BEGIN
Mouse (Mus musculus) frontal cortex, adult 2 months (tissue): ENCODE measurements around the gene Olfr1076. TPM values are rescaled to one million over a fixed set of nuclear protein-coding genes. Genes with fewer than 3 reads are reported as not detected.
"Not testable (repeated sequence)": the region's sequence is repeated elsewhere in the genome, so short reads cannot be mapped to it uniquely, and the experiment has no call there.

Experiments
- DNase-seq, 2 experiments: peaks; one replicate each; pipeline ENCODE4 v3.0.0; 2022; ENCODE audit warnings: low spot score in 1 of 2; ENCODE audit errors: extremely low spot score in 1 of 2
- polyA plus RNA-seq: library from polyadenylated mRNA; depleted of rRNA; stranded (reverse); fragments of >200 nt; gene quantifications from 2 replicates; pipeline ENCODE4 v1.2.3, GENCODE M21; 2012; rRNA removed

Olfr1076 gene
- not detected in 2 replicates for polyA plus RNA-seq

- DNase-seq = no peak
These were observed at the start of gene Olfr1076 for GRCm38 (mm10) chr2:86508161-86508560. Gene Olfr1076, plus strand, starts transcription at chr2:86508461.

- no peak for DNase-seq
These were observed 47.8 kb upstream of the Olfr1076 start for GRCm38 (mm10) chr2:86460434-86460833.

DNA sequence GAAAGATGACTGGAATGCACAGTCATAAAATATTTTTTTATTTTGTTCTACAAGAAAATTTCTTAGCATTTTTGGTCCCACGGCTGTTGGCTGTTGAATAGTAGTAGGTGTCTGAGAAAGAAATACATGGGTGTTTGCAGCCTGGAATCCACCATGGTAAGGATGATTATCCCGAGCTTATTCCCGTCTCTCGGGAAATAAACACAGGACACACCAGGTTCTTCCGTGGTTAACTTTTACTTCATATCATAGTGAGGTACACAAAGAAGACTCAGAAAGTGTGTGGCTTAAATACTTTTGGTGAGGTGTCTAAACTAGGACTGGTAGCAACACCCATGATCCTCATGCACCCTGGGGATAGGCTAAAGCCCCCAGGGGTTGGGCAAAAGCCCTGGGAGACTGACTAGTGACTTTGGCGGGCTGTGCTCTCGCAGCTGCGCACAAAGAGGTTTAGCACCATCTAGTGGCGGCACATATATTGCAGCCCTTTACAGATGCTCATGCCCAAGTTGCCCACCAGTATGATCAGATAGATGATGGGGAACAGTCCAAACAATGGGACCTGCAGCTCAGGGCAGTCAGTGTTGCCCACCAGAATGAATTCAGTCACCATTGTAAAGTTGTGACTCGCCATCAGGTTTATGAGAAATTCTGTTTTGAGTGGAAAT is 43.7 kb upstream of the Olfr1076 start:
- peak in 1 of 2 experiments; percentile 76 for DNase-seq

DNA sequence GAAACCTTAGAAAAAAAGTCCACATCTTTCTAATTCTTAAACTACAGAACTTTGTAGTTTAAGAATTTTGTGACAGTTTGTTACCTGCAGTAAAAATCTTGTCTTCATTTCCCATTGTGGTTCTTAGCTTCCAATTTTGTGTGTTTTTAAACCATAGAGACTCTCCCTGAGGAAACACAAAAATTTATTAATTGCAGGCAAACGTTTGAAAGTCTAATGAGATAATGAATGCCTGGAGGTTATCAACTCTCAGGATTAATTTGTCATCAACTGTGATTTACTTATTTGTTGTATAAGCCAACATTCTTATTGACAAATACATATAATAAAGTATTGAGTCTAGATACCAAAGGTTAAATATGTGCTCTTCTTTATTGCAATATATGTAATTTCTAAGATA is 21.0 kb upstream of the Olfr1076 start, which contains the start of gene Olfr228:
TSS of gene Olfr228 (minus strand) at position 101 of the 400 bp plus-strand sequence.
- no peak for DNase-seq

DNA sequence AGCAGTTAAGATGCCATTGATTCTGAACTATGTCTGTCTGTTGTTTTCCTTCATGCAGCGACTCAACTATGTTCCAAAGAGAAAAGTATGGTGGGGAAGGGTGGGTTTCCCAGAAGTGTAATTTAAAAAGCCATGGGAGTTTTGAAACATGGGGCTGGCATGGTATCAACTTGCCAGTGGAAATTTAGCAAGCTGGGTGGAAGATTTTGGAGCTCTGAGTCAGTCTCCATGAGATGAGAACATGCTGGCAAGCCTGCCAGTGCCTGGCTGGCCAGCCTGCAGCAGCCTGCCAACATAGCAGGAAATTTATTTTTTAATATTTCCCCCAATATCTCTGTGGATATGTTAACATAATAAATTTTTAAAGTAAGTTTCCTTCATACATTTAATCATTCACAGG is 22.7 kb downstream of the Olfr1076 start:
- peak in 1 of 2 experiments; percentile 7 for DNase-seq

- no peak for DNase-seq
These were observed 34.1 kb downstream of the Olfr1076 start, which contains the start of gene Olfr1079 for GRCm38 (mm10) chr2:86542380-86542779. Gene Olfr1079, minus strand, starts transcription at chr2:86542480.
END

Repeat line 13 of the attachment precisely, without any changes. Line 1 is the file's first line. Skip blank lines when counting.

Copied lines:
- peak in 1 of 2 experiments; percentile 76 for DNase-seq